National Underwriter - Agents can protect their companies against potential fraud by being alert to a number of items that should raise a red flag, according to James Quiggle, director of communications for the Coalition Against Insurance Fraud in Washington. • Alarms should sound when an applicant walks into an agency looking for coverage on high-value articles and does not ask about the cost of the premium. • Look for lifestyle indicators. For example, a client looking to insure an expensive house, but driving a very old car or an applicant looking to insure expensive goods who has a job with a low pay scale. • Warning signs should go up for appraisals that are vague, misspelled or lacking photographs. There may also be a problem if the appraiser is not local.
Monday, October 29, 2001
National Underwriter - The president of an independent agents group told his membership yesterday that the Sept. 11 terrorist attack has underscored the insurance industry's importance to the nation, William F. Hofmann III, outgoing president of the Independent Insurance Agents of America, made his observations during the opening general session of the Alexandria, Va.-based group's annual convention here. Mr. Hofmann praised those who had made the trip to the convention despite the grief, anger and anxiety many feel in the wake of the terrorist attacks on the nation. Their determination to attend, he said, "speaks to a quality that is uniquely American; a confidence and stubbornness that defies hardship. It speaks to a rebirth of spirit and a genuine sense of purpose. It speaks to a courage that only free people can ever truly know."
Monday, October 29, 2001
Insurance Journal - On Tuesday The National Association of Insurance Commissioners reversed its previous decision to permit Lloyds to deposit 60 percent, rather than 100 percent, of the amount normally required into its U.S. Reinsurance trust fund based on estimates of its gross liabilities. The NAIC sited the "need to fully evaluate any liquidity problems on a syndicate-by-syndicate basis prior to granting an extension application to the entire Lloyds market," as the reason for its decision. It reiterated, however, that "one hundred percent of funding of gross liabilities has been and continues to be the legal requirement for credit for reinsurance for Lloyds of London Syndicates."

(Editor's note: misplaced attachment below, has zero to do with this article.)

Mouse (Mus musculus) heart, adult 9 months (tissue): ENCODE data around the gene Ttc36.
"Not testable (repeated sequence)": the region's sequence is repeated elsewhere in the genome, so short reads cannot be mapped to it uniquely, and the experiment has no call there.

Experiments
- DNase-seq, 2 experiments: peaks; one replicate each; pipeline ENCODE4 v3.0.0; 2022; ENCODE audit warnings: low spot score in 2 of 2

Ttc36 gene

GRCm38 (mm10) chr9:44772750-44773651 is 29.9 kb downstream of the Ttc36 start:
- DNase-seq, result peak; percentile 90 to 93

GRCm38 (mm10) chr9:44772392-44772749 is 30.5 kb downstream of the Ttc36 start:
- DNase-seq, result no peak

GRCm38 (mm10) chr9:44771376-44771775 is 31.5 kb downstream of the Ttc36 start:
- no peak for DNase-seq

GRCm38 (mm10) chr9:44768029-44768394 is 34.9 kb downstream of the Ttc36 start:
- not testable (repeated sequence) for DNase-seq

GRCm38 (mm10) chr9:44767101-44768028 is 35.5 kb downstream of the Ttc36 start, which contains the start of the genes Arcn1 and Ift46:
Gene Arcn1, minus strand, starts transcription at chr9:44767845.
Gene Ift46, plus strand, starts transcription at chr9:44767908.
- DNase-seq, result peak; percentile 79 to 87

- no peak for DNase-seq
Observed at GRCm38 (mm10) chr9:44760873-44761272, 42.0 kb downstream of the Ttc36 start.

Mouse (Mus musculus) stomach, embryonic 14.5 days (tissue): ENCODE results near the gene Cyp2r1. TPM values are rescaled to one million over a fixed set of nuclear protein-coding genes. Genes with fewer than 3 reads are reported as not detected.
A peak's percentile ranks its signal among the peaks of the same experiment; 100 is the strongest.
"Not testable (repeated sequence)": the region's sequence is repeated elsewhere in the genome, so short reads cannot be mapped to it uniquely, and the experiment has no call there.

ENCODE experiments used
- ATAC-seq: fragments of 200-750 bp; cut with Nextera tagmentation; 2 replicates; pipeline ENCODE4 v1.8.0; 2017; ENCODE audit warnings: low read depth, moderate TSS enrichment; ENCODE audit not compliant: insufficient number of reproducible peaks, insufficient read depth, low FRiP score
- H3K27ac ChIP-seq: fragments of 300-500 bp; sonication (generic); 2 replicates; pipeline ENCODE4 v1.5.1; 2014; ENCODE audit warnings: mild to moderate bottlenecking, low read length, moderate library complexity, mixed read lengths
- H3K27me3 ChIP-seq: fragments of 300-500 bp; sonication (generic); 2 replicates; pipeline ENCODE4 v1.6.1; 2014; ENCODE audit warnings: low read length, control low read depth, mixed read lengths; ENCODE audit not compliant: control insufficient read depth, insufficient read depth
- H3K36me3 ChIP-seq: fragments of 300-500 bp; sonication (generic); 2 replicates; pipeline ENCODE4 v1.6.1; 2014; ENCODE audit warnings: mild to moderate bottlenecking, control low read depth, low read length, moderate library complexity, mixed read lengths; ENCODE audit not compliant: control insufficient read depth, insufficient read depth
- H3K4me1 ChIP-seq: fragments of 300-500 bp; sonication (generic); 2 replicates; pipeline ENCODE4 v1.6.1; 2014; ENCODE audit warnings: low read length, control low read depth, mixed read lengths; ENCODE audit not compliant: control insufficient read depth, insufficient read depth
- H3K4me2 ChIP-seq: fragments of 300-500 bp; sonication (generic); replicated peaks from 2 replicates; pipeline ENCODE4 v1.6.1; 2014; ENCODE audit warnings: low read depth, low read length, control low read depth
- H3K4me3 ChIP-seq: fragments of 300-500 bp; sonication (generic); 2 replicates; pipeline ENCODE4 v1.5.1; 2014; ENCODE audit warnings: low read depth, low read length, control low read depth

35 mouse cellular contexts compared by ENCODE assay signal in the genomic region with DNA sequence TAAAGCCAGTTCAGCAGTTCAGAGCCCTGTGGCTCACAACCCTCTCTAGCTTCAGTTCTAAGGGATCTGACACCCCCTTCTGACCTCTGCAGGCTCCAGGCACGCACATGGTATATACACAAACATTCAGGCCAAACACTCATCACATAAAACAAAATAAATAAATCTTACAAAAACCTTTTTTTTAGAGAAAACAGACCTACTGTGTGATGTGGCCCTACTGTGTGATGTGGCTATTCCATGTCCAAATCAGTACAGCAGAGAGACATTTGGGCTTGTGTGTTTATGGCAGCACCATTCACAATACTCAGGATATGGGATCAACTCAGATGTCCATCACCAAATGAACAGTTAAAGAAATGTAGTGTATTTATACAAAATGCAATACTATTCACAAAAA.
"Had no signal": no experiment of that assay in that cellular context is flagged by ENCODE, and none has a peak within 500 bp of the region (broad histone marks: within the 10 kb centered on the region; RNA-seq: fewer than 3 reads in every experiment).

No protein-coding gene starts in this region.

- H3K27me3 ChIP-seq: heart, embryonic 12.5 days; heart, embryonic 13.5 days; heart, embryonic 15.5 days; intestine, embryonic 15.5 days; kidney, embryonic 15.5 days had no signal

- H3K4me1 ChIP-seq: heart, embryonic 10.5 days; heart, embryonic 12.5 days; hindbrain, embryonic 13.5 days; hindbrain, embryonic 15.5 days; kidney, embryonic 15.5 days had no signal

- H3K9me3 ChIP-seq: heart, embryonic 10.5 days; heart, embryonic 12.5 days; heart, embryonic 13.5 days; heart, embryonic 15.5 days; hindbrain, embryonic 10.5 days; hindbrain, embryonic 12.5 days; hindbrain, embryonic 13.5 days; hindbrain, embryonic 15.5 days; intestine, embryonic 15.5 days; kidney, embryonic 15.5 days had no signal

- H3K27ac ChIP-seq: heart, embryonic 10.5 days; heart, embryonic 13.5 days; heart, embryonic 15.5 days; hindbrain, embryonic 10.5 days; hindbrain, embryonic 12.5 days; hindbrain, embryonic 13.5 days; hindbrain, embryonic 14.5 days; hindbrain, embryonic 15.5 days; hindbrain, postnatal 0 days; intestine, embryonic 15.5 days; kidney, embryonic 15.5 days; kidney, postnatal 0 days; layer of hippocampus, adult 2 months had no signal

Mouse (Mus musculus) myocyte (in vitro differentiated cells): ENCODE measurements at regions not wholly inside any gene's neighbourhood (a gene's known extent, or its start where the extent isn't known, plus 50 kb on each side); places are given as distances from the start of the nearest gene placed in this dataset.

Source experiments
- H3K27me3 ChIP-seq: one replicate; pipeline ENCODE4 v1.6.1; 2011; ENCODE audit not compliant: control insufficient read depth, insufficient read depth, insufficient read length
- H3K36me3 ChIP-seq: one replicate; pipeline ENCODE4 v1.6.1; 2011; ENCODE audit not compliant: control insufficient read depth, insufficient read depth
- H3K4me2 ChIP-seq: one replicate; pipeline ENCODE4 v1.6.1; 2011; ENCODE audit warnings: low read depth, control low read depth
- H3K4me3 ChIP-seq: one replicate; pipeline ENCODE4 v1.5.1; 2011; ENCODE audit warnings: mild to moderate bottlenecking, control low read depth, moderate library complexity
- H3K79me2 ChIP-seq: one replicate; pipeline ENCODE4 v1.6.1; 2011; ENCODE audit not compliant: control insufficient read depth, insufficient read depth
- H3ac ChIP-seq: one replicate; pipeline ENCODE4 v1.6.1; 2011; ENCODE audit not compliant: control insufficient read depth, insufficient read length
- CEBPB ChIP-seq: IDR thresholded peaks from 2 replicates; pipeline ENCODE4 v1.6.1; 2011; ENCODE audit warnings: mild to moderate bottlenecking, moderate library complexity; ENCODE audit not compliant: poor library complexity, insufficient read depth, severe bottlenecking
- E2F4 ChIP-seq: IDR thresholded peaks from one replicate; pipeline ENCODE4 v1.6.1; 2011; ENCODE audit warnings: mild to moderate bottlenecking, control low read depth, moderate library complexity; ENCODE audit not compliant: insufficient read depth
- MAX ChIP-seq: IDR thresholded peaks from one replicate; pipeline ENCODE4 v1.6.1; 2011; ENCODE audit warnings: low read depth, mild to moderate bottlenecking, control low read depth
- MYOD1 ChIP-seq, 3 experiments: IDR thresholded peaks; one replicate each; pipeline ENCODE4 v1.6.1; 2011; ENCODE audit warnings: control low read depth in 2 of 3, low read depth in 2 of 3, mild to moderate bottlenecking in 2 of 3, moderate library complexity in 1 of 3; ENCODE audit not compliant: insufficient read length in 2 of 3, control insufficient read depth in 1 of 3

Friday, October 26, 2001
National Underwriter - Losses from the destruction of the World Trade Center contributed substantially to $840 million in third-quarter losses for Hamilton, Bermuda, insurer XL Capital, LTD, the company said. "Our losses were overwhelmingly impacted by the results of the Sept. 11 attack," said Brian M. O'Hara, president and chief executive officer for XL during a conference call today. "We are confident that we have identified all of the areas of exposure," added Mr. O'Hara. Other losses for the year made for the most "complex" financial report for the company, noted Mr. O'Hara, adding that last month's events have made risk transfer "an increasingly valuable and scarce resource." For the quarter, XL reported losses of $840 million, or $6.57 per share, compared with net income gain of $139.5 million, or $1.10 per share, for the third quarter of 2000.
Wednesday, October 24, 2001
Insurance Journal - Lloyds confirmed an earlier report from Standard & Poors that gross losses from the events of September 11 will be around £5.4 billion ($7.7 billion). The net loss estimate of £1.3 billion ($1.85 billion) after reinsurance recoveries remains unchanged. "The figure, reached following discussions with Lloyd"s management, is considered broadly consistent with Standard & Poors current estimate of the global industry loss," said a S&P press release. Its considerably lower than the £7 billion ($10.1 billion) figure calculated by some analysts, but is likely to be more accurate. Lloyds spokesman Adrian Beeby indicated several weeks ago that Lloyds provides otherwise private financial information to S&P and A.M. Best, but not usually to other analysts.
Wednesday, October 24, 2001